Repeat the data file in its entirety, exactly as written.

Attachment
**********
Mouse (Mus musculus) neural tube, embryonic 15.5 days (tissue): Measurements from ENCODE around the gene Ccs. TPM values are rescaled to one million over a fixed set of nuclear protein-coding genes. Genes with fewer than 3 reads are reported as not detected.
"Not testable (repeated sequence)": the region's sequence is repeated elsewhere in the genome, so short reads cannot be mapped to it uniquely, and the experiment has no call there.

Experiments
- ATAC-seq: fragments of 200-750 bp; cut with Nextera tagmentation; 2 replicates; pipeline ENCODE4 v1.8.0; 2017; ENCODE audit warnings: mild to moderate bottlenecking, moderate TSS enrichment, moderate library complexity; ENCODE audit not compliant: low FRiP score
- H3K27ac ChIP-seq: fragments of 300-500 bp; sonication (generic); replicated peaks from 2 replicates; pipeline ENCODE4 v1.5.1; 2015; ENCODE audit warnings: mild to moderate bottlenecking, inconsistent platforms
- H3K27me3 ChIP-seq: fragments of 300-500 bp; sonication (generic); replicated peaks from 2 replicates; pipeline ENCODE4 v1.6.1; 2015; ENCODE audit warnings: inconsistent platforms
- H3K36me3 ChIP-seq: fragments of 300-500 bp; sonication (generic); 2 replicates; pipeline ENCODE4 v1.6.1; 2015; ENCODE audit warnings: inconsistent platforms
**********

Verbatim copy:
Mouse (Mus musculus) neural tube, embryonic 15.5 days (tissue): Measurements from ENCODE around the gene Ccs. TPM values are rescaled to one million over a fixed set of nuclear protein-coding genes. Genes with fewer than 3 reads are reported as not detected.
"Not testable (repeated sequence)": the region's sequence is repeated elsewhere in the genome, so short reads cannot be mapped to it uniquely, and the experiment has no call there.

Experiments
- ATAC-seq: fragments of 200-750 bp; cut with Nextera tagmentation; 2 replicates; pipeline ENCODE4 v1.8.0; 2017; ENCODE audit warnings: mild to moderate bottlenecking, moderate TSS enrichment, moderate library complexity; ENCODE audit not compliant: low FRiP score
- H3K27ac ChIP-seq: fragments of 300-500 bp; sonication (generic); replicated peaks from 2 replicates; pipeline ENCODE4 v1.5.1; 2015; ENCODE audit warnings: mild to moderate bottlenecking, inconsistent platforms
- H3K27me3 ChIP-seq: fragments of 300-500 bp; sonication (generic); replicated peaks from 2 replicates; pipeline ENCODE4 v1.6.1; 2015; ENCODE audit warnings: inconsistent platforms
- H3K36me3 ChIP-seq: fragments of 300-500 bp; sonication (generic); 2 replicates; pipeline ENCODE4 v1.6.1; 2015; ENCODE audit warnings: inconsistent platforms